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DHS news release

April 15, 2004

Contact: Bonnie Widerburg (503) 731-4180
Technical contact: Emilio DeBess, D.V.M., M.P.H. (503) 731-4024

Baby chicks may bear Salmonella infection


Parents of children who received baby chicks for Easter should be aware that the tiny creatures also bring a risk of Salmonella infection to the family, according to public health officials in the Oregon Department of Human Services (DHS).

Chicks, ducklings and other young fowl may not be appropriate pets for children younger than 5 years or for persons with a weakened immune system, said Emilio DeBess, D.V.M., public health veterinarian in DHS. They are fuzzy and cute, but they can also be loaded with Salmonella.

DeBess said that throughout the country, clusters of Salmonella infections associated with exposure to chicks occur regularly during springtime. In Oregon, 10 cases were identified in 2000, nine cases in 2002 and five cases in 2003. To date this year, five cases have been identified, four of which were in children younger than 5 years old.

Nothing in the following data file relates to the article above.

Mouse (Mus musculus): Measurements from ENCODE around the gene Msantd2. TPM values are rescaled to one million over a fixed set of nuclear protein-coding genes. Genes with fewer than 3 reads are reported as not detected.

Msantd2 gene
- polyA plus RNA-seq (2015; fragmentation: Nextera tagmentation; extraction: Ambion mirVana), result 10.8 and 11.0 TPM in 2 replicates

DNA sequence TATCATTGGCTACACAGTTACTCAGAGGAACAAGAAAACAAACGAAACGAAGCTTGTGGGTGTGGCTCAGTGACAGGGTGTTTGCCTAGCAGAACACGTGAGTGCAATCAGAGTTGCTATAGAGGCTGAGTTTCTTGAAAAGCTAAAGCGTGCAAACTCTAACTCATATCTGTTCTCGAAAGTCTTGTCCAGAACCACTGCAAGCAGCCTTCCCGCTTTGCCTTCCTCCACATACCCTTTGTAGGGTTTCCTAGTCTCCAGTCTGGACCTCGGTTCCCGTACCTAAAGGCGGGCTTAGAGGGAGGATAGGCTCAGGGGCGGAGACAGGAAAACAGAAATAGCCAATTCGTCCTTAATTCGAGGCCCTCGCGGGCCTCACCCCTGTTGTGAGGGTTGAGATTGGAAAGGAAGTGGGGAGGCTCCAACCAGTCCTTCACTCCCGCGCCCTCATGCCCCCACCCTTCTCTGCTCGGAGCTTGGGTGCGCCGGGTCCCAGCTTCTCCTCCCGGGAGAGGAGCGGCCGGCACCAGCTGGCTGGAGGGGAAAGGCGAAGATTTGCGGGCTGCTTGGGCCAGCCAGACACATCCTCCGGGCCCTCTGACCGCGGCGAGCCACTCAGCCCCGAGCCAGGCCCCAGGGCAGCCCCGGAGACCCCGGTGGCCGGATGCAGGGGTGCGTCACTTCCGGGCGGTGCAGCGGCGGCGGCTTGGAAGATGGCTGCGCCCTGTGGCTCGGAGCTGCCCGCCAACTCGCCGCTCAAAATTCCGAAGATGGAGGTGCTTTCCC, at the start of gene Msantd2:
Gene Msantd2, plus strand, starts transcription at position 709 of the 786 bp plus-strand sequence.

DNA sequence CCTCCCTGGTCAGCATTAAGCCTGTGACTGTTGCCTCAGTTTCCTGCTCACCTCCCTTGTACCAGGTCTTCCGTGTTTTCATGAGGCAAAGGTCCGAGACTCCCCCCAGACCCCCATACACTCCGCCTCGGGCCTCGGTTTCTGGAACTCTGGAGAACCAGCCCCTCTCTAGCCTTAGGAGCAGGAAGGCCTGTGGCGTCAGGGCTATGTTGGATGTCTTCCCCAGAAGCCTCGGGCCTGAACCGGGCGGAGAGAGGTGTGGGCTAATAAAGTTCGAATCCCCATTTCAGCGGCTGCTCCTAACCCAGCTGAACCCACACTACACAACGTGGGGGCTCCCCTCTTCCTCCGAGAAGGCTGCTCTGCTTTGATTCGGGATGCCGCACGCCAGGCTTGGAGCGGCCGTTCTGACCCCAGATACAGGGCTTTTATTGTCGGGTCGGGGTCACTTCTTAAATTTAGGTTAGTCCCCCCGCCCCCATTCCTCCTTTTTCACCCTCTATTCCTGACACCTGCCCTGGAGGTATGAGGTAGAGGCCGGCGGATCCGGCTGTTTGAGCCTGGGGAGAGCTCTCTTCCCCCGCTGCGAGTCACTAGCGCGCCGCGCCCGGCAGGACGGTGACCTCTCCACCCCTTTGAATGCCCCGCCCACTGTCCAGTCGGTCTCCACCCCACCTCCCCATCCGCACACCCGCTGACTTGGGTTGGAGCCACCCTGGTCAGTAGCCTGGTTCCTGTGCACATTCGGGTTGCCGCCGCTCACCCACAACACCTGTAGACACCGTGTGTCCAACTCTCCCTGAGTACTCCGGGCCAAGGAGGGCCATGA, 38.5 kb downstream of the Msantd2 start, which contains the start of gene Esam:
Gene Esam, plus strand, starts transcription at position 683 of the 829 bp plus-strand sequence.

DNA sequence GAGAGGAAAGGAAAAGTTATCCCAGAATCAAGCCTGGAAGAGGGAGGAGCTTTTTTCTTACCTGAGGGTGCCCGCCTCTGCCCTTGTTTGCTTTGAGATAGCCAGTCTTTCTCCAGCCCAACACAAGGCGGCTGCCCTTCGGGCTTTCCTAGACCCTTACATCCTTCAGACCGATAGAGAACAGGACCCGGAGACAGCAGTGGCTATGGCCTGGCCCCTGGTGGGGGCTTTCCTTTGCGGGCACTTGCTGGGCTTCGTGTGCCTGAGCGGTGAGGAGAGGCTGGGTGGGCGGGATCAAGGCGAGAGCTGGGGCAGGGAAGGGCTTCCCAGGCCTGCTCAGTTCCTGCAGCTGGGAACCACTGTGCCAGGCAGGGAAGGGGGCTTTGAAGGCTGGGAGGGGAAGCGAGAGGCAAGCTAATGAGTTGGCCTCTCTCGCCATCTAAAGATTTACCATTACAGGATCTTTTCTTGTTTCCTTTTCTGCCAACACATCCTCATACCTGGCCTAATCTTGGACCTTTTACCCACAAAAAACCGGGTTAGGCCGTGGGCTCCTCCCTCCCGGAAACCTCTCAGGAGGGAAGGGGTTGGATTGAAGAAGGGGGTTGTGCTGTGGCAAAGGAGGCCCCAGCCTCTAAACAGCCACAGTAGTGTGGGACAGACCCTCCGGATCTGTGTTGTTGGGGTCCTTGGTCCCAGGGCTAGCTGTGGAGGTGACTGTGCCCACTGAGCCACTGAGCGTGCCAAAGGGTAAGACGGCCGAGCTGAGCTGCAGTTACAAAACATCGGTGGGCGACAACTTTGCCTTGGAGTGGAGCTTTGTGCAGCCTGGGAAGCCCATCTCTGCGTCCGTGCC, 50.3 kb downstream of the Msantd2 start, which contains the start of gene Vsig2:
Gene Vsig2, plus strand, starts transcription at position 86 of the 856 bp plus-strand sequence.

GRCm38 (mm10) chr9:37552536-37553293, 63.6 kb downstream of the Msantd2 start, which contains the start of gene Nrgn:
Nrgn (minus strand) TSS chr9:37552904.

Chicks, ducklings, and other fowl shed Salmonella in their feces. Human infections occur when contaminated food, hands, or other objects are placed in the mouth, said DeBess. A basic prevention step is to make sure children and adults wash their hands thoroughly following direct or indirect contact with any animal.

To prevent Salmonella infection, DeBess advises:

• Wash hands thoroughly with soap and water after handling baby chicks or any other animal or after coming in contact with their feces.

• Keep chicks and other fowl in an outdoor area designated for them and provide proper food and care.

• Do not nuzzle or kiss baby chicks, fowl or other pets.

Symptoms of Salmonella infection usually begin one to five days after exposure and include diarrhea, fever, and abdominal cramps. Illness usually lasts four to seven days. Most people recover without treatment. Infants, children, the elderly and immunocompromised persons are more likely to experience severe illness due to Salmonella that may require treatment and/or hospitalization.

Find out more by reading a recent DHS newsletter on this topic (PDF file).